The form of our worship, should it matter?

I found the following comments on Leviticus 6-7 helpful:

Jesus said that God must be worshipped in spirit and in truth. And it has become commonplace to contrast spirit and form as if they were incompatible in worship. “The letter killeth but the Spirit giveth life” is a text that out of context (2 Cor 3:6) can be used to justify slapdash leading of services and other Christian activities. Spontaneity and lack of preparation is equated with spirituality. Lev. 6-7 denies this: care and attention to detail are indispensable to the conduct of divine worship. God is more important, more distinguished, worthy of more respect than any man; therefore we should follow his injunctions to the letter, if we respect him.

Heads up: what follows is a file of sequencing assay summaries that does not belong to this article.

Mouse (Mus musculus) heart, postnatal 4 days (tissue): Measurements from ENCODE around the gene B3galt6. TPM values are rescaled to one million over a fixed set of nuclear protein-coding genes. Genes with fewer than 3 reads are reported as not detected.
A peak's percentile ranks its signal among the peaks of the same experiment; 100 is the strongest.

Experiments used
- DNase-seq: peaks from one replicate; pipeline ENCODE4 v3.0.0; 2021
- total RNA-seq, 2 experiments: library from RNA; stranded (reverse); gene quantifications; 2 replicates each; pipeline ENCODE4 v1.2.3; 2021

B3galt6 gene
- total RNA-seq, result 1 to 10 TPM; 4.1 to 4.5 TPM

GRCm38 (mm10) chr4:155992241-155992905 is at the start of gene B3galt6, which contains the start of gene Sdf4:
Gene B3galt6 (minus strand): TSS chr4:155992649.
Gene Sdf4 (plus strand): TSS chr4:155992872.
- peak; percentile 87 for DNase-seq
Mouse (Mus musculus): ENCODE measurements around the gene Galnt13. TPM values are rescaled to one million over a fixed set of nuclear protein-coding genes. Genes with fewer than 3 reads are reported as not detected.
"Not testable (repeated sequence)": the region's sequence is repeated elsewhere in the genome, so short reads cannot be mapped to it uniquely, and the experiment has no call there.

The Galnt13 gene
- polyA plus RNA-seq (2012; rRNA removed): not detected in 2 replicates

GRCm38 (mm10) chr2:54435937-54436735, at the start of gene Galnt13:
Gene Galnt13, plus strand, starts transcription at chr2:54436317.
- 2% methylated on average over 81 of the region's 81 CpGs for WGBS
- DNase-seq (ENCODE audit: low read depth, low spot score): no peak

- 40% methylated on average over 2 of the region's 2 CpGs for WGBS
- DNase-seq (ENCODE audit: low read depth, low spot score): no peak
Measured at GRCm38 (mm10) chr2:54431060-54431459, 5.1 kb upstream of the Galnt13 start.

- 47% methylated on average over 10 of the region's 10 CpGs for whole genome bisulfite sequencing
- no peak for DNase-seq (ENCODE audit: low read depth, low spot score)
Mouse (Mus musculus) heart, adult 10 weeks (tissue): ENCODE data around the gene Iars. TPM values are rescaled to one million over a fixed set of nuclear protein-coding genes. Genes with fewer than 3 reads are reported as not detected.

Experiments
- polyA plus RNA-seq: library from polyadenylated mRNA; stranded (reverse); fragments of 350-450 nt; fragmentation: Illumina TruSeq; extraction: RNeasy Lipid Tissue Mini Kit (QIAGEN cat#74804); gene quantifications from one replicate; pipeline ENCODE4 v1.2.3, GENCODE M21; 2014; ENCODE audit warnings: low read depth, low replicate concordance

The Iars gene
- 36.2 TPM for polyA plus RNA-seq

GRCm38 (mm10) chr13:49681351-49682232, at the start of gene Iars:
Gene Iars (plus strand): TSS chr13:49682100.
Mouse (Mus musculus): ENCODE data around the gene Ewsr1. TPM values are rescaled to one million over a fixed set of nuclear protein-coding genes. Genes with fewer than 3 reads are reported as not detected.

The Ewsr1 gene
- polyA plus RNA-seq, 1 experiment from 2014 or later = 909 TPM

A glance at the performing arts dispels the illusion that a great and spirited performance can be achieved without practice and attention to detail. Indeed great actors and musicians spend hours studying and rehearsing the works they are to perform, so that they can recapture the spirit of the author and convey it in their performance. Audiences expect performers to aim at perfection in the concert hall. Worship is also a performance, a performance in honor of almighty God. As no orchestra can give of its best without a competent conductor and meticulous rehearsal, so no congregation is likely to worship our holy God in a worthy manner without careful direction by a well-instructed minister.

Gordon J. Wenham, Commentary on Leviticus.

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